An extraterrestrial is on the phone. Can he speak human? The expression on his face, a ball of anxiety and confusion, suggests not — and yet he continues to speak. This image of thwarted communication exaggerates the comic aspect of the conflict between humanity’s raw emotionalism and stereotypically masculine communicative behavior. Forced to deny their need for emotional security or else to translate it into a surrogate desire, the male stereotype is an alien to his emotions. If that reading is too phallogocentric for your tastes (although it is guided by the title), then perhaps the image simply refers to the universal anxieties that arise in infancy when humans are called upon to set their jouissance aside in order to access the linguistic dimension of communication. Uptown Keith Rankin and Seth Graham run Orange Milk out of Brooklyn, and their effervescent designs have played a significant role in establishing the label’s unique reputation. Glitzy, brash, and throwaway, this cover seems to explode from the J-card in a triumph of the absurd.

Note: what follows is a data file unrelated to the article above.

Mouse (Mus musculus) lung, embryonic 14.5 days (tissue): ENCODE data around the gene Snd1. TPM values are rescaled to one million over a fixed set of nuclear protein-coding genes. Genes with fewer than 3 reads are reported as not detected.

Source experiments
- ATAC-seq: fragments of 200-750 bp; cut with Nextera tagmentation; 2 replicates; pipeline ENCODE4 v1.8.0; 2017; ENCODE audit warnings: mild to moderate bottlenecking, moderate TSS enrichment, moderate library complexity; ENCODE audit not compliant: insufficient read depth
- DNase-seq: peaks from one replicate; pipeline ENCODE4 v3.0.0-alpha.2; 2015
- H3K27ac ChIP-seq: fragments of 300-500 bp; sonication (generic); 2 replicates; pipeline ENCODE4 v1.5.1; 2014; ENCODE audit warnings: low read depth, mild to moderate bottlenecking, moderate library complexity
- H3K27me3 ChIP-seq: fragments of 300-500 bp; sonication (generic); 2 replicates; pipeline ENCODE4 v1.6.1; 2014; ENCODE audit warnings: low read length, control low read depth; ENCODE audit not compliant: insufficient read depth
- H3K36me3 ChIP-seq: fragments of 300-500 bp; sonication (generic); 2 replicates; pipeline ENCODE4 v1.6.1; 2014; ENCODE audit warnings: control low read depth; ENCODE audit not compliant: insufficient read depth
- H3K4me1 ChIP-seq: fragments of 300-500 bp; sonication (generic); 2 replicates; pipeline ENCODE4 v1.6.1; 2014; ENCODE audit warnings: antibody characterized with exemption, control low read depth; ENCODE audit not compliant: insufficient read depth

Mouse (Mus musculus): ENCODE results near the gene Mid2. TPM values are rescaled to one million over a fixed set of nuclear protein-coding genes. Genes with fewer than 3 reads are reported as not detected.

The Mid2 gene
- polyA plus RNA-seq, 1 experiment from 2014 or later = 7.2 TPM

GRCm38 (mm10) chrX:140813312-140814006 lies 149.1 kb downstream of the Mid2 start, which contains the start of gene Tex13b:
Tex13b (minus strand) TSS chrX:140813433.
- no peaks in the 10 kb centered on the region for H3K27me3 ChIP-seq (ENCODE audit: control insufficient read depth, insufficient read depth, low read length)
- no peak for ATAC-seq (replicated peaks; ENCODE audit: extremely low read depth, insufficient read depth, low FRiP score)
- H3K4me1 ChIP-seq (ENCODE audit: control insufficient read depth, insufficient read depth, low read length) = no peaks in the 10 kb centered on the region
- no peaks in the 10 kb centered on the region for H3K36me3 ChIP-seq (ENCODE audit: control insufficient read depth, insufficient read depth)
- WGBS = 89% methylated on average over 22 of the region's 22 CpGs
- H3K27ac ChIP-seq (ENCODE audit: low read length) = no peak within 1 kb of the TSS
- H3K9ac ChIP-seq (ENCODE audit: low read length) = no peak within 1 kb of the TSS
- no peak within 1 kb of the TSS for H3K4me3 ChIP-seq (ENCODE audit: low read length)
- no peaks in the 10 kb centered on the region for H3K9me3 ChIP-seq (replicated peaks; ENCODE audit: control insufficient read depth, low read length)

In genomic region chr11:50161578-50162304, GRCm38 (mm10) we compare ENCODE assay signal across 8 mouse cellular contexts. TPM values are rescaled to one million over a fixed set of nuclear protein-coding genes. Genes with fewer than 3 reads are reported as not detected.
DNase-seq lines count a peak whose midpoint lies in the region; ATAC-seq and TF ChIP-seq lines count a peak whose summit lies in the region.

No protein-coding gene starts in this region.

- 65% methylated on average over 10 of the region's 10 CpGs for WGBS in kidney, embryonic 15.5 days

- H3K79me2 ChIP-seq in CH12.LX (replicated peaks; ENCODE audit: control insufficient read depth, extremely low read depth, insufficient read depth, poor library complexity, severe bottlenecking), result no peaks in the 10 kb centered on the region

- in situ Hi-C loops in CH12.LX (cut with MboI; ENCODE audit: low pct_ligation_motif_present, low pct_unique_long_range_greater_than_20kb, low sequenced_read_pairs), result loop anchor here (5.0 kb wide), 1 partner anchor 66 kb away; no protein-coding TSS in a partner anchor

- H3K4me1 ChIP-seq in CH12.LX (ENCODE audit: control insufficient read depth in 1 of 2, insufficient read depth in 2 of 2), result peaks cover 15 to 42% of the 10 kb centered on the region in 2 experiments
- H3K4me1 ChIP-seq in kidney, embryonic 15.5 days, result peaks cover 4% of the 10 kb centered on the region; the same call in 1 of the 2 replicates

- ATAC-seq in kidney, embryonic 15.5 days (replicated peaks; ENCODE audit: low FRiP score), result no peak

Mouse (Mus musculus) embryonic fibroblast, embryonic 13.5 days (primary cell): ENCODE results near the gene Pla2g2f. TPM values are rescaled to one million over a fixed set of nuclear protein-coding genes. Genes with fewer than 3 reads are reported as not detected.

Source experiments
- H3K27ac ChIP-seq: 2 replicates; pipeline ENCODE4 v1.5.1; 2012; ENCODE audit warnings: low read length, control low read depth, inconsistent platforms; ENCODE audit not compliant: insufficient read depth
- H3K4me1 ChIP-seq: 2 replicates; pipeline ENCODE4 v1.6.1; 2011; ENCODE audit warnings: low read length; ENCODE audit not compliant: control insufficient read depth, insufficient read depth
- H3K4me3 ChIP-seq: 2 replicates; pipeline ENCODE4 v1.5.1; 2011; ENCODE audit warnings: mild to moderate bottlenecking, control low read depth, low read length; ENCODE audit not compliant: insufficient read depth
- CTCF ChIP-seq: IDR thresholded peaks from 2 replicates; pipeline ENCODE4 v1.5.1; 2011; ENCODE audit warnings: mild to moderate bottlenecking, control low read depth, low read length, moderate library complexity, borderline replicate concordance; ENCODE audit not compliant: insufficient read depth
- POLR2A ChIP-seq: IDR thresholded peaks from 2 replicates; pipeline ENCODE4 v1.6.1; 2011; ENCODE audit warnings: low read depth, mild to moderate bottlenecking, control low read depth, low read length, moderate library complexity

Andrew Pekler - Cover Versions
Artist: Andrew Pekler

[Senufo Editions]

Exhibited at Berlin’s Laura Mars gallery prior to album launch, the 300 covers of Cover Versions all enjoyed past lives on the sleeves of other, less Pekler, releases. By obliterating any sign of former artistic credit with a vocabulary of brightly colored geometric forms, Pekler unites a series of superficially discrete images whose only other common ground is non-visual. This act of appropriation and recycling doesn’t merely dramatize the relationship of music to the materials of its transmission: it also brings the arbitrariness of audio-visual associations into question. Perhaps these strange constellations of decorative erasure are the real visual component of Pekler’s work with samplers. Perhaps one day these covers will be re-versioned once more.

Lil B - Pink Flame
Artist: Uncle Grumpy Inc. a.k.a. Young Van Gogh


You are what you love.

What you love is beautiful.

You are beautiful.


We celebrate the end of the year the only way we know how: through lists, essays, and mixes. Join us as we explore the music and films that helped define the year. More from this series